On the hill

Orthodox groups push for changes to pre-K and childcare provisions in Build Back Better

New language and restrictions could effectively block Jewish orgs from receiving funding, OU and Agudath Israel say

Michael M. Santiago/Getty Images

President Joe Biden gives a speech on his Bipartisan Infrastructure Deal and Build Back Better Agenda at the NJ Transit Meadowlands Maintenance Complex in Kearny, New Jersey.

After months of intraparty brinkmanship, House Democratic leadership is aiming to vote this week on Build Back Better, Democrats’ nearly $2 trillion social policy bill. But a coalition of religious groups, including major Orthodox Jewish advocacy organizations, are pushing for changes to key provisions before the bill passes Congress.

Among the landmark elements of the bill are additional funding for childcare programs and funding for universal pre-kindergarten (UPK) programs, issues that have broad support among Orthodox activists. As currently written, three specific provisions in the mammoth spending package could make it difficult for religious programs to receive funding or deter them from seeking it out, individuals who’ve lobbied on the measure told Jewish Insider.

First, UPK aid would be distributed in the form of a direct grant to preschools, which constitutionally cannot go to programs with religious content. Rabbi Abba Cohen, Agudath Israel of America’s vice president for government affairs, told JI the legislation would prevent any programs that celebrate Jewish holidays or include Jewish blessings — key elements of Orthodox Jewish preschool programs — from receiving funding.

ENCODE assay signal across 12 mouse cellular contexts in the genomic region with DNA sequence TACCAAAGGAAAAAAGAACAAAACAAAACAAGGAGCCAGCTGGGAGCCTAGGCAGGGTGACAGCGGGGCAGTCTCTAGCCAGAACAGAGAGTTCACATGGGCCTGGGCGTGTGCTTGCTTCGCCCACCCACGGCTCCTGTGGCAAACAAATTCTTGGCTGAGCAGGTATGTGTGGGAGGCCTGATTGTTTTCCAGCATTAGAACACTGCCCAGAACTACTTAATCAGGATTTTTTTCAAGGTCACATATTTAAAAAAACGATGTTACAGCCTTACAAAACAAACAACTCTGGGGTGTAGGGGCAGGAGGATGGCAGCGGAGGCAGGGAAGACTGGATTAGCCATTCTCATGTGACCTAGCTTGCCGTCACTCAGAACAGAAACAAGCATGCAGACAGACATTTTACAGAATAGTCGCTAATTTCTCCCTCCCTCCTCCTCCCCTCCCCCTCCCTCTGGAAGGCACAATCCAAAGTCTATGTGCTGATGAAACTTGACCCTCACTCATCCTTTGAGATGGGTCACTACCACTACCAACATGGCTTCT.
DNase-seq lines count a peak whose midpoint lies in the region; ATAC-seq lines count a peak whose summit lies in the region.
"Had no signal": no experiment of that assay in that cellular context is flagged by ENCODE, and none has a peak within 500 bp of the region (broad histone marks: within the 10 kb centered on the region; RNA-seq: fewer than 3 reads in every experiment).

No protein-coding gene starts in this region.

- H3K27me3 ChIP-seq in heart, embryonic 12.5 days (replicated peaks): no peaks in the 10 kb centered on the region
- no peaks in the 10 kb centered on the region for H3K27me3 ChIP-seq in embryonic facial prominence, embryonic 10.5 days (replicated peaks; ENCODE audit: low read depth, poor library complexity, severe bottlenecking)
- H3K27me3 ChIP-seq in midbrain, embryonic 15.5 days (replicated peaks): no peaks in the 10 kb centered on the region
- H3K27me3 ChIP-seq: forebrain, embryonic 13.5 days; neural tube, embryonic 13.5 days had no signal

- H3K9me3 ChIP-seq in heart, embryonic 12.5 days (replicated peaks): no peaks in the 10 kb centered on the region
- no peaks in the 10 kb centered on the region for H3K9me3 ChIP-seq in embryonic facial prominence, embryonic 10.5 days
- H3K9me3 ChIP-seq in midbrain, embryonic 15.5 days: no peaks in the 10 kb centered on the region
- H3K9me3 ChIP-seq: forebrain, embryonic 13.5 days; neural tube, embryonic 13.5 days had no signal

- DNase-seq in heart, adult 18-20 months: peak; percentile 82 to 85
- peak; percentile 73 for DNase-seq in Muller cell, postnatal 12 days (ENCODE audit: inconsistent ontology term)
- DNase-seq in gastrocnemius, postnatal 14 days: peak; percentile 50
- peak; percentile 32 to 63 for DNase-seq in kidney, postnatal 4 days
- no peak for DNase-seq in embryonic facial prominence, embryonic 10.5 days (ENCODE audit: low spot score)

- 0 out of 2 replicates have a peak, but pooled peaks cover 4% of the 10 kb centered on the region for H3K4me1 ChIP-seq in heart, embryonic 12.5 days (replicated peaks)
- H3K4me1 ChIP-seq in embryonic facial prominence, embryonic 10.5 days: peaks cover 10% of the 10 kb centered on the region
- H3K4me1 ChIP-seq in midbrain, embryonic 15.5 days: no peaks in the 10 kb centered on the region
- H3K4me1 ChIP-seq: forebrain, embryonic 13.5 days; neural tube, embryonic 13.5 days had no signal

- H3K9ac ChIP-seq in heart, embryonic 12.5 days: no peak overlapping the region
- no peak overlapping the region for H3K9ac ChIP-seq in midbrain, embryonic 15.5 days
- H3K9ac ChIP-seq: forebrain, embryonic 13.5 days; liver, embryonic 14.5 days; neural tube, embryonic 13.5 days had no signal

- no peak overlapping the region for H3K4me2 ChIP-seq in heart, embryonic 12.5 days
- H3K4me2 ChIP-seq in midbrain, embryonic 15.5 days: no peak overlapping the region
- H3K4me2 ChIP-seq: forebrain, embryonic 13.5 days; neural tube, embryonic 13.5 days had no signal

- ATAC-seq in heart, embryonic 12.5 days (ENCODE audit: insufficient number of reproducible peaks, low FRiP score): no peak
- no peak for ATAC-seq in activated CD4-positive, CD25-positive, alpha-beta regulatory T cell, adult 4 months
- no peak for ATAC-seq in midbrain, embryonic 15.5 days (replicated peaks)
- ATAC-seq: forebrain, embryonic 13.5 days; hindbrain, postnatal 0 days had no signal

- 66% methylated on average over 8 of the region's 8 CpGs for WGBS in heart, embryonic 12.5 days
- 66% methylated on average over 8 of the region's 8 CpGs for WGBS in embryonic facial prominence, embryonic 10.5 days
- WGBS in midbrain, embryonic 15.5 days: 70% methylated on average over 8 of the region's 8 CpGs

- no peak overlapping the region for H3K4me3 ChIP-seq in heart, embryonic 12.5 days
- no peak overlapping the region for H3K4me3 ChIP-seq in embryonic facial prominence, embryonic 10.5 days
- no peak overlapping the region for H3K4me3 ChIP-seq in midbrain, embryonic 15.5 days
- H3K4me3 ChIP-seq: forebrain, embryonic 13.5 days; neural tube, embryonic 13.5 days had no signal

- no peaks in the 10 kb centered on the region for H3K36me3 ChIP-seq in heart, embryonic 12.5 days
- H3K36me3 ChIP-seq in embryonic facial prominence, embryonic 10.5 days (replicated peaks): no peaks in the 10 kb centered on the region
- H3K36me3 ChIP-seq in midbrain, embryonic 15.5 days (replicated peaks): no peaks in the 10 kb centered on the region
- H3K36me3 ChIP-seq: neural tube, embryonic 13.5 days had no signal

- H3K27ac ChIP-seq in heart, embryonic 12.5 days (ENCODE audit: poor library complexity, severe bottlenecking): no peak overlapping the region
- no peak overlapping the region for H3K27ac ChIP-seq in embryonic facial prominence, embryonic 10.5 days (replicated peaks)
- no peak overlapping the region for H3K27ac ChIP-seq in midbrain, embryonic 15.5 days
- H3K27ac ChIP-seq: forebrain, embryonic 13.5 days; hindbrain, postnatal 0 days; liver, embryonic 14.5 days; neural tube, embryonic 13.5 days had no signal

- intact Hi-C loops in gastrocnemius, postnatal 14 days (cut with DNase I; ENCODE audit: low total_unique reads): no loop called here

“The limitation is so great that it effectively cuts out religious faith-based UPK providers,” Cohen said. “The only way one could foresee the participation of those providers is that they would have to secularize their program.”

Cohen said that he was “heartened” by President Joe Biden’s initial comments that the UPK program would be open to all 3- and 4-year-olds, regardless of background. The UPK funding mechanism Cohen said, “flies in the face of his commitment.”

“It’s sort of counterproductive to the notion of inclusion,” he continued.

Religious activists said that a certificate- or voucher-style program — already used in existing child care programs like the Child Care and Development Block Grant program (CCDBG) — giving funding to parents that they can then use as they choose would not be subject to the same constitutional limitations as a direct grant.

Second, the bill includes language stating that child care aid — which would be administered via certificates — would be considered federal financial assistance to the provider, raising questions about whether religious groups would be eligible.

“All kinds of things that have never applied to [providers] before are now going to apply,” Nathan Diament, executive director of the Orthodox Union Advocacy Center, told JI.